The intracellular domain of major histocompatibility class-I proteins is essential for maintaining excitatory spine density and synaptic ultrastructure in the brain

Maciej J. Lazarczyk, Brett A. Eyford, Merina Varghese, Hitesh Arora, Lonna Munro, Tahia Warda, Cheryl G. Pfeifer, Allison Sowa, Daniel R. Dickstein, Timothy Rumbell, Wilfred A. Jefferies, Dara L. Dickstein

Research output: Contribution to journalArticlepeer-review

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Abstract

Major histocompatibility complex class I (MHC-I) proteins are expressed in neurons, where they regulate synaptic plasticity. However, the mechanisms by which MHC-I functions in the CNS remains unknown. Here we describe the first structural analysis of a MHC-I protein, to resolve underlying mechanisms that explains its function in the brain. We demonstrate that Y321F mutation of the conserved cytoplasmic tyrosine-based endocytosis motif YXXΦ in MHC-I affects spine density and synaptic structure without affecting neuronal complexity in the hippocampus, a region of the brain intimately involved in learning and memory. Furthermore, the impact of the Y321F substitution phenocopies MHC-I knock-out (null) animals, demonstrating that reverse, outside-in signalling events sensing the external environment is the major mechanism that conveys this information to the neuron and this has a previously undescribed yet essential role in the regulation of synaptic plasticity.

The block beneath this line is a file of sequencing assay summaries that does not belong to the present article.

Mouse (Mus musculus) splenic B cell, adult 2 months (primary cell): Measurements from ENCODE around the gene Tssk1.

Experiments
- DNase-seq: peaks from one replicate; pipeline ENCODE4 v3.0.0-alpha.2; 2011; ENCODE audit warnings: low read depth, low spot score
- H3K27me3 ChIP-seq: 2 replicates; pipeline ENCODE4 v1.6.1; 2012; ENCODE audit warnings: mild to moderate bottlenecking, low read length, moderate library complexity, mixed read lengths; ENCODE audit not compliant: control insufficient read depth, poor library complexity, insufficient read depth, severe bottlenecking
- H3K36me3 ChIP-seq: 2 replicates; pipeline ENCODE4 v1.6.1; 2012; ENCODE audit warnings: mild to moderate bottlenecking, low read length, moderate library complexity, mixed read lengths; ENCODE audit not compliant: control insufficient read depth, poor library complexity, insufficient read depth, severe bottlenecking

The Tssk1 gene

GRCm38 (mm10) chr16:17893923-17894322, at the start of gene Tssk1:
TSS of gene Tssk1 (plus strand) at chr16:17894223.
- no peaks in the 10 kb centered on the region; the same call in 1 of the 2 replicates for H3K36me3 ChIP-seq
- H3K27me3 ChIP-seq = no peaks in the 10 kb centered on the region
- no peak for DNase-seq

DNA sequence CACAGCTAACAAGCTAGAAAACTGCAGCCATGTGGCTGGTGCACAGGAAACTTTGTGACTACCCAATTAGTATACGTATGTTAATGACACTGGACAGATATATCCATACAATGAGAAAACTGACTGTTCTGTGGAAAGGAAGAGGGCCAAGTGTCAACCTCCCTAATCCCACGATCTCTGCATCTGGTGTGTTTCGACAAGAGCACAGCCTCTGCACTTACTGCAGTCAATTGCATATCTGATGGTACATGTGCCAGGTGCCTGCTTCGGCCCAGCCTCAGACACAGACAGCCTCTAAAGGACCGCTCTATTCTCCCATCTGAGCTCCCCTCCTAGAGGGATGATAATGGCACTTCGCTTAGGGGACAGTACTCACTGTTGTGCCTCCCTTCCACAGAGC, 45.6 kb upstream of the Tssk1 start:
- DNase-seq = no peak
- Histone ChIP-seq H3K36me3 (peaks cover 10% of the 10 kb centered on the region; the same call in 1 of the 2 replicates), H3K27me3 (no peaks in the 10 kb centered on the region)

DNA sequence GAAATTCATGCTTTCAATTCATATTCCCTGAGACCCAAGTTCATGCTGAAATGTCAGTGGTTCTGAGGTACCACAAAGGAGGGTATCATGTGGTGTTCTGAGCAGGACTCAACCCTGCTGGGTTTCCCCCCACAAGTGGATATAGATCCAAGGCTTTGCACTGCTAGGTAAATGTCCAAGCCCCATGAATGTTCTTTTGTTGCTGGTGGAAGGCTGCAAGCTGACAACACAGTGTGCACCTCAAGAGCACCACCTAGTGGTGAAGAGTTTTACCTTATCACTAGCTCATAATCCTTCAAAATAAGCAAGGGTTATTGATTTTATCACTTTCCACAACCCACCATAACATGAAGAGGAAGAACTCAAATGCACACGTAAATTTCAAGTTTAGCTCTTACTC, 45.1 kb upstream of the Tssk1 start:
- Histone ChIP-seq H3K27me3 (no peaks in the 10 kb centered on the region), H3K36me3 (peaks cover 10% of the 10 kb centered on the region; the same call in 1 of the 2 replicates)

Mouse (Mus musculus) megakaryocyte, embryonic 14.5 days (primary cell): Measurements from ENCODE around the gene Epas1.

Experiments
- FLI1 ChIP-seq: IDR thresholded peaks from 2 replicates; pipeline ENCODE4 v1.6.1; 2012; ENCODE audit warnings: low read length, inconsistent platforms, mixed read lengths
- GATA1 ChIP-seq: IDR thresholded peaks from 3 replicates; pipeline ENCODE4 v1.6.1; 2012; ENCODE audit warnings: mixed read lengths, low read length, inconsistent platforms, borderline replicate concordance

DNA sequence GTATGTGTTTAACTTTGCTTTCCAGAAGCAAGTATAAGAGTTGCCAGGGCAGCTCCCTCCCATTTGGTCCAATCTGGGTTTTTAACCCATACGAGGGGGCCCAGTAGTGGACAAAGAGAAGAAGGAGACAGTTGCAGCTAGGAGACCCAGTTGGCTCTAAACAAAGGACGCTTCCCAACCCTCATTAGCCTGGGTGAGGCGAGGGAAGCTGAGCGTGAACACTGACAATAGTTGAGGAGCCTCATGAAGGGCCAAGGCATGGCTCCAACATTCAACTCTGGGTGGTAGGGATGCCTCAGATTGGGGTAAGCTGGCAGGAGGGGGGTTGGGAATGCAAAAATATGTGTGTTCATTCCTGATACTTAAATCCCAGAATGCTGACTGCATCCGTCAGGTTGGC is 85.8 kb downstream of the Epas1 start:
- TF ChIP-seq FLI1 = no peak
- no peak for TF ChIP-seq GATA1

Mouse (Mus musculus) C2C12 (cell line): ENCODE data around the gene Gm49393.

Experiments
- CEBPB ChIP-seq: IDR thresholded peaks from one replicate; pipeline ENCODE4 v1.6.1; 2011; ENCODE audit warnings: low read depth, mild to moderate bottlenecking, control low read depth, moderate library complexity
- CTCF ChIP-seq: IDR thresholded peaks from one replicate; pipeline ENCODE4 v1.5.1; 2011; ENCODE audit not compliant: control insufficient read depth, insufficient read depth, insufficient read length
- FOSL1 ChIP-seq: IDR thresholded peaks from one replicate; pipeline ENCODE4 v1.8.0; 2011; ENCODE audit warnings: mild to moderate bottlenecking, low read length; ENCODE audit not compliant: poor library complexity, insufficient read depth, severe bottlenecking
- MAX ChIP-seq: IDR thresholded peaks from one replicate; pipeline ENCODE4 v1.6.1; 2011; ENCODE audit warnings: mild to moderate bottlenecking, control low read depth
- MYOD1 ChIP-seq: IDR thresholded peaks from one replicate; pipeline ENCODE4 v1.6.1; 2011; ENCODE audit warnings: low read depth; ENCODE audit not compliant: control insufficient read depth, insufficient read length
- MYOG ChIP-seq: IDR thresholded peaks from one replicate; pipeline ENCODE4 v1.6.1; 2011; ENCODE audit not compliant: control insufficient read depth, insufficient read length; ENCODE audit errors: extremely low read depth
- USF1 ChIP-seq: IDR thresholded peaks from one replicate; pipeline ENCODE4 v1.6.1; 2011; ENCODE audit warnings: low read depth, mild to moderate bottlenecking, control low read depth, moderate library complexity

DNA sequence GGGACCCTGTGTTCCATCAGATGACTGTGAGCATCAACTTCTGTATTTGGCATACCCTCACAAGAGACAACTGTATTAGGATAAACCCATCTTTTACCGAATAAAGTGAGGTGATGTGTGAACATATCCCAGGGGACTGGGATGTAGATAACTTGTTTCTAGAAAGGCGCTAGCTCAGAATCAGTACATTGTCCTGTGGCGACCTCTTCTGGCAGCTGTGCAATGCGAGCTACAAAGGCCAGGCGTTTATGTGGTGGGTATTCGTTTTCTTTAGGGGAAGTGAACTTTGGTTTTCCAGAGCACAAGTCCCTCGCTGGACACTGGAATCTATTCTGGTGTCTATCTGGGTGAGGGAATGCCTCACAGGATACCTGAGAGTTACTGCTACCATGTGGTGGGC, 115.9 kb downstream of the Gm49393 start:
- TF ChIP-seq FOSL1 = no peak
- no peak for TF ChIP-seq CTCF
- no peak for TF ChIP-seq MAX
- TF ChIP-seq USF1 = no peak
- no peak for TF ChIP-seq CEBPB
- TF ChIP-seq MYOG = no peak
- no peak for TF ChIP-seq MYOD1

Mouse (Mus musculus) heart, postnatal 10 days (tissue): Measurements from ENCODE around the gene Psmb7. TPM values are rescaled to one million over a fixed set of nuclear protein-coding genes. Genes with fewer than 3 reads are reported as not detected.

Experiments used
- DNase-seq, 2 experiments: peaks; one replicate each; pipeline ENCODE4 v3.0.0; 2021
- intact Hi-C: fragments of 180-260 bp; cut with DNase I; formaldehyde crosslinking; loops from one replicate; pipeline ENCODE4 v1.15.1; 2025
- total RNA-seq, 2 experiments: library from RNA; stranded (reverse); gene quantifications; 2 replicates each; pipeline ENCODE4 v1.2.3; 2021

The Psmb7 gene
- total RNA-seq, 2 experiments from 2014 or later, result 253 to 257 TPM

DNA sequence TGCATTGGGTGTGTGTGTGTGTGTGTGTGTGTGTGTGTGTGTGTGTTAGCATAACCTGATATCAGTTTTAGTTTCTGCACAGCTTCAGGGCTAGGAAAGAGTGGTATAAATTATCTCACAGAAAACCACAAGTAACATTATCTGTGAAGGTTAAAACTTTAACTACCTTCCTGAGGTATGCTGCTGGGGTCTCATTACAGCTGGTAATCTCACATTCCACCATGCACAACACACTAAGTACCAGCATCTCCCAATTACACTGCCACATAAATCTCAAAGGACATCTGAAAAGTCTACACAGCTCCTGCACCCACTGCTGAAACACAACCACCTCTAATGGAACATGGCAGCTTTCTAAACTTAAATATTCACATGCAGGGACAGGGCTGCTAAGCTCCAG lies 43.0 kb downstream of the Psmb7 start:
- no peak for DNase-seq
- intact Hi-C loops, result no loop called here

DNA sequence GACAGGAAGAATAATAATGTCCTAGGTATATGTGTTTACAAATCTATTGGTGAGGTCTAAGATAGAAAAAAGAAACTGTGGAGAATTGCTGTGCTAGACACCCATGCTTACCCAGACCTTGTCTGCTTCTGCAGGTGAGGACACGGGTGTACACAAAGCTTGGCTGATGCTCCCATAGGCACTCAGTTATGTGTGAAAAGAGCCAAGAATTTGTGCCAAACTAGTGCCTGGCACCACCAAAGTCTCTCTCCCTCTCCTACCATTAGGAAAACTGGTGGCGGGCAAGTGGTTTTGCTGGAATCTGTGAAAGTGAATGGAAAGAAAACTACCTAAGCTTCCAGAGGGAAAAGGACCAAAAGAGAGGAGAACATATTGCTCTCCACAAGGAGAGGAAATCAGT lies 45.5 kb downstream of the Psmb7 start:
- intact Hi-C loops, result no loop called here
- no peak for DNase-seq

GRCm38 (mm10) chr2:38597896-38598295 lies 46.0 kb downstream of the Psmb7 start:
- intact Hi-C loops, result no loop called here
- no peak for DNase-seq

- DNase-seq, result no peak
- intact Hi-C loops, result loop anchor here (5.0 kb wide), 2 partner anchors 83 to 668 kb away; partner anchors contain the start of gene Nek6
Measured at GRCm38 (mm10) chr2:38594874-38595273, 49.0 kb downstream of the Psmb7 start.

Original languageEnglish
Article number6448
JournalScientific Reports
Volume13
Issue number1
DOIs
StatePublished - Dec 2023

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